For many authors, the waves of marketing, promotion, and publicity required to launch any novel can feel like a marathon of hard labor. In fact, launching a book is such a tremendous amount of work that an entire industry has sprung up to handle the undertaking—book marketing firms with hefty fees that can swiftly run through an author’s promotional budget.
But if you can’t afford a bells-and-whistles book marketing firm, what can you do to promote your book without looking like an amateur? Check out these DIY tips on how to launch a book like a pro.
Book Marketing 101
Every marketing campaign begins by making sure you know who you are and what you’re selling. Choose a design, imagery, and colors that project the essence of what you write and who you are to create a consistent author brand.
- Use your favorite photo-editing software or a free online graphic design software like Canva to create personally branded social media visuals such as banners for Twitter, Google+, Facebook, etc.
- Make sure your website consistently uses the same colors, imagery, and design of your brand on every page.
- Have branded business cards to hand out to editors, agents, publicists, and colleagues.
- Create branded swag like pens, bookmarks, photo coasters, and magnets to give away at events, conferences, and book signings.
- Have a professionally branded book trailer made to set your book apart from the competition.
- Build a branded digital media press kit for pitching TV, radio, newspapers, and magazines for a story, or libraries and special interest groups for speaking opportunities.
Run With The Right Crowd
A good book marketing firm will target their promotion and publicity efforts to social media sites or radio, TV, newspaper, and magazines that serve your particular audience. Once you know who you are and what you’re selling, you can do the same with some time, sleuthing, and savvy.
- Get the best book blurbs: Nothing screams “amateur” like a cookie-cutter email sent to a thousand random authors begging for a review. A blurb from a sci-fi author isn’t going to do much good if you’re promoting a romance novel, so focus on popular authors who write in the same genre as your book. It takes a little more time, but a busy, successful author is more likely to respond to an email that expresses admiration and familiarity with his work as well as your hopes for an endorsement.
- Connect with bloggers: Target bloggers who review the type of book you write and read their submission guidelines carefully. Then craft a personalized query, giving them ample time to respond and schedule.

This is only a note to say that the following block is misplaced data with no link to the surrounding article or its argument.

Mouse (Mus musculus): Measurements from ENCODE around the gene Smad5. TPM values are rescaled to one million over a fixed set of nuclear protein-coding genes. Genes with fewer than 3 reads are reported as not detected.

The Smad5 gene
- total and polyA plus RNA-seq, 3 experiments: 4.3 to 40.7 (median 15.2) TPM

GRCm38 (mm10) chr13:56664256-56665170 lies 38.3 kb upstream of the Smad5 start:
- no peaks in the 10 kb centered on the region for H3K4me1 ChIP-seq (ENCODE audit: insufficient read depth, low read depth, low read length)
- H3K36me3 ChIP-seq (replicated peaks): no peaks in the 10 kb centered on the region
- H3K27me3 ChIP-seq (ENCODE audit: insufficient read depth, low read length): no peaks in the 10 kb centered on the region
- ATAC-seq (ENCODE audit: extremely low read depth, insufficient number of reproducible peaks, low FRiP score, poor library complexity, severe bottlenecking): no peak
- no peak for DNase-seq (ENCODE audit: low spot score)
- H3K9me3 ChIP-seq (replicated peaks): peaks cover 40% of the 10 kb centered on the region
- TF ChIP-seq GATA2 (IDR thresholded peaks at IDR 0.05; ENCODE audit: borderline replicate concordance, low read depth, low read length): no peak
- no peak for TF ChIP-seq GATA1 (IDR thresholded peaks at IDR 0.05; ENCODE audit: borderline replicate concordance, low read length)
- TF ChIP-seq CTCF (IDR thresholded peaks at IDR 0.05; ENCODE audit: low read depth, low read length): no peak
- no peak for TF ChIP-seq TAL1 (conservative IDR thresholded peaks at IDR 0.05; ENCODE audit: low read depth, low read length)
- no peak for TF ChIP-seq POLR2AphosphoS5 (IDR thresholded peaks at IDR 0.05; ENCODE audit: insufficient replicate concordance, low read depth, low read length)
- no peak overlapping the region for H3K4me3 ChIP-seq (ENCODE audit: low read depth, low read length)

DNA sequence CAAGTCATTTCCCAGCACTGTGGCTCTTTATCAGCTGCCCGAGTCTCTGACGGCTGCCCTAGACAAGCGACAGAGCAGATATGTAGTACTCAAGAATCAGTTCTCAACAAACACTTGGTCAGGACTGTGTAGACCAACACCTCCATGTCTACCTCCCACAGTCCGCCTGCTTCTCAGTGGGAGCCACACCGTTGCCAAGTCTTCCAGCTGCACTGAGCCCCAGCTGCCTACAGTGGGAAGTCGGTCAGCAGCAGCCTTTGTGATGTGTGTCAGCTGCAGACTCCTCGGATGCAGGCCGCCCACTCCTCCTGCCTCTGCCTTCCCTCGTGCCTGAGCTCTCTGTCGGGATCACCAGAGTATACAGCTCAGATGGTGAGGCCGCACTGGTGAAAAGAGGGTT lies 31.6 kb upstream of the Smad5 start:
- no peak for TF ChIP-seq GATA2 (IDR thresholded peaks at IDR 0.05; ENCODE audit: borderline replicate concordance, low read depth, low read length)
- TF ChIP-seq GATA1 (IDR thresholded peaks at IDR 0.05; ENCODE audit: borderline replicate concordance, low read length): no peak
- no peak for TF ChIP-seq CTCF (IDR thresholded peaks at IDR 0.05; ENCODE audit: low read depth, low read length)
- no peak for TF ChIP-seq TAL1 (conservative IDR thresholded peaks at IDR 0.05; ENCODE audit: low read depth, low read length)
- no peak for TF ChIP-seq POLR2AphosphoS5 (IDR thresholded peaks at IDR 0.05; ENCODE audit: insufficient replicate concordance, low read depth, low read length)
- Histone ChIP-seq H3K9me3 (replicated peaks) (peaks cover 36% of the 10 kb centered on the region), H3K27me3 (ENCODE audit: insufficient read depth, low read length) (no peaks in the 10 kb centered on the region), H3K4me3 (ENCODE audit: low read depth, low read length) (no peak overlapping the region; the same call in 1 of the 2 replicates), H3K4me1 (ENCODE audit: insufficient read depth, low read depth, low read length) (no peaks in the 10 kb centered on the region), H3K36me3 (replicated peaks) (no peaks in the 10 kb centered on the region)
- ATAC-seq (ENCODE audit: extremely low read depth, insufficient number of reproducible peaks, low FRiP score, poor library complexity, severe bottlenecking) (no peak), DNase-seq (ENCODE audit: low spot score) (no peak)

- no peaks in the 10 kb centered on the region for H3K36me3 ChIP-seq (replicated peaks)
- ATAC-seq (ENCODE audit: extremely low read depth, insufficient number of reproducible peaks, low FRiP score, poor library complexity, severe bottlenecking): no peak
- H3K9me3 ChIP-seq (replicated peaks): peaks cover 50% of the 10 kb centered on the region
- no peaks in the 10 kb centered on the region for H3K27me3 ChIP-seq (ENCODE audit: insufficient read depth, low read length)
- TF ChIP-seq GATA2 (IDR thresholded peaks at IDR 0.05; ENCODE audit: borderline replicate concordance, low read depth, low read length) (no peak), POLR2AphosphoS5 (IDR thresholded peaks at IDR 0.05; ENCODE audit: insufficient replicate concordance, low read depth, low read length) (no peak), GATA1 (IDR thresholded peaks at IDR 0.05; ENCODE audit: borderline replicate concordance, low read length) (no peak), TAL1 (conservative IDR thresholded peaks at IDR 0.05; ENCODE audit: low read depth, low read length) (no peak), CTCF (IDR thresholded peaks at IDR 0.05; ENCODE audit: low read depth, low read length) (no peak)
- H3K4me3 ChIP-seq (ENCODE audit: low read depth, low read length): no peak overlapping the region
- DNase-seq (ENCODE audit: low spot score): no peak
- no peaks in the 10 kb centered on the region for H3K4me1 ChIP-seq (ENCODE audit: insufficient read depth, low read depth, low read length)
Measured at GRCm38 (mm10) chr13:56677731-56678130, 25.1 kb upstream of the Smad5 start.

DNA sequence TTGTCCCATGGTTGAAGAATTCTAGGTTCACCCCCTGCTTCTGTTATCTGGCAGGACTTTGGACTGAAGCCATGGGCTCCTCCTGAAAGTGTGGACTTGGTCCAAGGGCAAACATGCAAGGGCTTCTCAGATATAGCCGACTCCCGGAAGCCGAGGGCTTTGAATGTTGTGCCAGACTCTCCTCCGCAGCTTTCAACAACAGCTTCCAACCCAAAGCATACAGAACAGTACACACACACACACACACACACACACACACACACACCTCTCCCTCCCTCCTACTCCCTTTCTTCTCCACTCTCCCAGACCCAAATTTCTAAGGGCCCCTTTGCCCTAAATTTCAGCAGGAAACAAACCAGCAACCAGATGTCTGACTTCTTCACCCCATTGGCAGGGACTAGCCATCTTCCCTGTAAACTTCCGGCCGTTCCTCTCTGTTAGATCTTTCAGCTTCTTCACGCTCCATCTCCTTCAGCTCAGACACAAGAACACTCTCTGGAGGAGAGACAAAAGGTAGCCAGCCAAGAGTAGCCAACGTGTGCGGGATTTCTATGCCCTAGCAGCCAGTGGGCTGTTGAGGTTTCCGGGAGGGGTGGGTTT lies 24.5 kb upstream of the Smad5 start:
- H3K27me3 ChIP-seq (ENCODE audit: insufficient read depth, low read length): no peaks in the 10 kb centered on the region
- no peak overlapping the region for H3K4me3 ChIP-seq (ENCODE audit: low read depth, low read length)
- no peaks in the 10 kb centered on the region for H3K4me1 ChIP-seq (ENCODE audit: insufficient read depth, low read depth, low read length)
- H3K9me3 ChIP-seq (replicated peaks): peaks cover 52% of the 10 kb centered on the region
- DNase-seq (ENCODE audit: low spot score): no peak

- Request advance book reviews: Netgalley is an expensive option for self-published authors, but it does expose a book to thousands of respected librarians and reviewers. Fortunately, there are cheaper options for the DIY author. Consider sending out a newsletter blast to the true-blue fans on your mailing list, asking for advance reviews. Alternatively, seek avid readers in your genre on line in Google+ communities, Facebook groups, or among your Twitter followers. You can use a service like Bookfunnel to make the transfer of electronic ARCS simple and seamless.
Get A Head Start
An author can never start too early when it comes to promoting his or her book. Blurbs and big-market endorsements have to be solicited long before the cover is crafted. Media outlets schedule their guests, articles, and interviews months in advance. Online ads may need to be placed a month or two ahead of your anticipated launch. Social media posts happen in the moment, but you can take advantage of tools like Hootsuite or TweetDeck to schedule your daily posts in the weeks up to and after the launch.
There’s no question: Arranging the marketing and publicity for a new book is a daunting process. Many authors aren’t willing to invest their precious writing time in marketing. If you have the funds and would like to consider hiring help, make sure you understand the fee structure, responsibilities, and expertise any potential, social media consultant or book publicist is offering before you sign on the dotted line.
And if you’re doing it all yourself, check out the many marketing support services available through Self-Publishing Relief.
QUESTION: How much time do you dedicate to promotion, marketing, and publicity efforts in a single day? A week? A month?